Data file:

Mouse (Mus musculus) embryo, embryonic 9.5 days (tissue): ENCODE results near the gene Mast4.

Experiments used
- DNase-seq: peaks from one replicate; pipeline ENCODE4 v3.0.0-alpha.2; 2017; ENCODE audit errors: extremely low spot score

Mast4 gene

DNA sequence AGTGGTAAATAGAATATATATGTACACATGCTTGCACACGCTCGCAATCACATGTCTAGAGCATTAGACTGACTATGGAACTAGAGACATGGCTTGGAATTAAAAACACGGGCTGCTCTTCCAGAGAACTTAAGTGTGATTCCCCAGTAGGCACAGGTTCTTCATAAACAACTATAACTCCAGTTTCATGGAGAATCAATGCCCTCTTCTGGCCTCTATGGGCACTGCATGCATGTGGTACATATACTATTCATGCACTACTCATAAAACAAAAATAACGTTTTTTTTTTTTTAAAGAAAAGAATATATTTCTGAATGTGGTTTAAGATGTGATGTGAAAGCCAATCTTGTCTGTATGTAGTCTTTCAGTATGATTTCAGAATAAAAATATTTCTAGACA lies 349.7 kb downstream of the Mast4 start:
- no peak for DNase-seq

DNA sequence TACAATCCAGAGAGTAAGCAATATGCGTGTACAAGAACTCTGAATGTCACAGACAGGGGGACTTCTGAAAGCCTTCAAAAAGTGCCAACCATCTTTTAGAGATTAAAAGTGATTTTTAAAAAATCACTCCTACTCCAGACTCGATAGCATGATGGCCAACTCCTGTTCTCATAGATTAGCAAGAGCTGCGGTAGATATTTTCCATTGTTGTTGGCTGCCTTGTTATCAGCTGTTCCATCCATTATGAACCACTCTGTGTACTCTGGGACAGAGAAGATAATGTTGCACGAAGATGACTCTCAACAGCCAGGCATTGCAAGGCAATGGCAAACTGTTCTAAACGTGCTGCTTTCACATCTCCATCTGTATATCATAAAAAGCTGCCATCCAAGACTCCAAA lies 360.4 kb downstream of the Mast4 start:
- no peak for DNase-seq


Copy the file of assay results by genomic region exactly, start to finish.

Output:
Mouse (Mus musculus) embryo, embryonic 9.5 days (tissue): ENCODE results near the gene Mast4.

Experiments used
- DNase-seq: peaks from one replicate; pipeline ENCODE4 v3.0.0-alpha.2; 2017; ENCODE audit errors: extremely low spot score

Mast4 gene

DNA sequence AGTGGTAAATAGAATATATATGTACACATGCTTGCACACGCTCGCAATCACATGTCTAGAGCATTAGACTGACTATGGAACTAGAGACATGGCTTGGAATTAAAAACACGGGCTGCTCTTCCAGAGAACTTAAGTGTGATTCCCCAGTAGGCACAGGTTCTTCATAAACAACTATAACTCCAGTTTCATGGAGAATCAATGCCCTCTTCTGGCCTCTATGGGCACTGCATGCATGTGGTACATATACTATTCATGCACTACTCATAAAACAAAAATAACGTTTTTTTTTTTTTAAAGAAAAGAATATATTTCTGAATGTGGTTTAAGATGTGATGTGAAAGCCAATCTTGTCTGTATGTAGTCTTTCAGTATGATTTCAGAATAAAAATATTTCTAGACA lies 349.7 kb downstream of the Mast4 start:
- no peak for DNase-seq

DNA sequence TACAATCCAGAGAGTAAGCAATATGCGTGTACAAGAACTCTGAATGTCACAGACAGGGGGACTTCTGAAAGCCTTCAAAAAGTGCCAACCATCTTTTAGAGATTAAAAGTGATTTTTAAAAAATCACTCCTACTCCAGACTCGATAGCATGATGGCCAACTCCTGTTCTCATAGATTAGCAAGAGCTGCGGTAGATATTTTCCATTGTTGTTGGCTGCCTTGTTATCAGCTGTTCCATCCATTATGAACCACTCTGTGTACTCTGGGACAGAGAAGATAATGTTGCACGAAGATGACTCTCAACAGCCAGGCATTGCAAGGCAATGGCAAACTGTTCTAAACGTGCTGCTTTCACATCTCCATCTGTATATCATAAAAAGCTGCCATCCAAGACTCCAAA lies 360.4 kb downstream of the Mast4 start:
- no peak for DNase-seq